Thursday, January 23, 2014


I've lived here and there, in the country and in the city. At the moment I live on the edge of suburbia. As I travel about, some places speak to me with distant echoes. They are few and isolated.

For most of my life there's been a deep restlessness, an urge to seek out some other place than the one I occupy, a sense of disconnect with my surroundings. Then, more than thirty years ago, I drove down a lonely narrow road in upstate New York. A rough, tumbled stone wall up in the woods bordering the road was nearly hidden in the dappled shadows. And in my chest, a terrible yearning seized my heart. Here was home.

I longed to stop the car and follow my heart into the trees on the other side of that tumbled line of what? I didn't know. No matter how many times I drove down that road, I was always struck by an inexpressible longing and sorrow. I finally stopped down a ways one day and walked back. Standing on the side of the road, I debated the wisdom of haring off into the lonely woods by myself.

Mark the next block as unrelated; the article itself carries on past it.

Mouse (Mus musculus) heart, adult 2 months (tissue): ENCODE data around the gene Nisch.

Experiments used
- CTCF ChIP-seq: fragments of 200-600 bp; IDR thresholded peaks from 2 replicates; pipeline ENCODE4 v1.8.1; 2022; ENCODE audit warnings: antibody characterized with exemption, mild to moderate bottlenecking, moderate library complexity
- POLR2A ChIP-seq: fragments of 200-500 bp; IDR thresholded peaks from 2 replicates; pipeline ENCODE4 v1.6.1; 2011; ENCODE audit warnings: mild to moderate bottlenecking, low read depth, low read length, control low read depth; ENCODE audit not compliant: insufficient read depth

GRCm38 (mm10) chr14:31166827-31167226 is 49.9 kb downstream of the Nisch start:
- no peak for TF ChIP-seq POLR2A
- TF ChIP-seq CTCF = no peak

Then, with my walking staff in hand and my sturdy hiking boots protecting my feet from hidden hazards, I climbed the steep hill up to the stone wall. With every step, the sense of anticipation built until I crested the hill and saw the tumbled boulders on the other side of the wall.

From below, they were invisible.

My breath caught as I stared at the small circle of lichen covered standing stones. A tree shot up from the center, it's roots twisted around a large flat stone positioned like an altar. It took me a while to find a safe place to climb over the wall--and longer to push my way past brambles and weeds to the heart of the circle.

In wonder, I traced the fading marks so carefully chiseled on the stone. I don't know what this place was in the past. I only know I needed to stand there in the cold shadows and breathe in the stillness. There was a great longing to connect to the ones who had created this abandoned place. But I had a family and responsibilities and couldn't stay.

I had my camera in my pack, but something kept me from recording the circle. It wasn't a place to share with others. After a while, I made my way back down to the car, content for the first time in a very, very long time.

I never returned to the circle. It was enough for me to drive down the road, knowing home was just over the hill.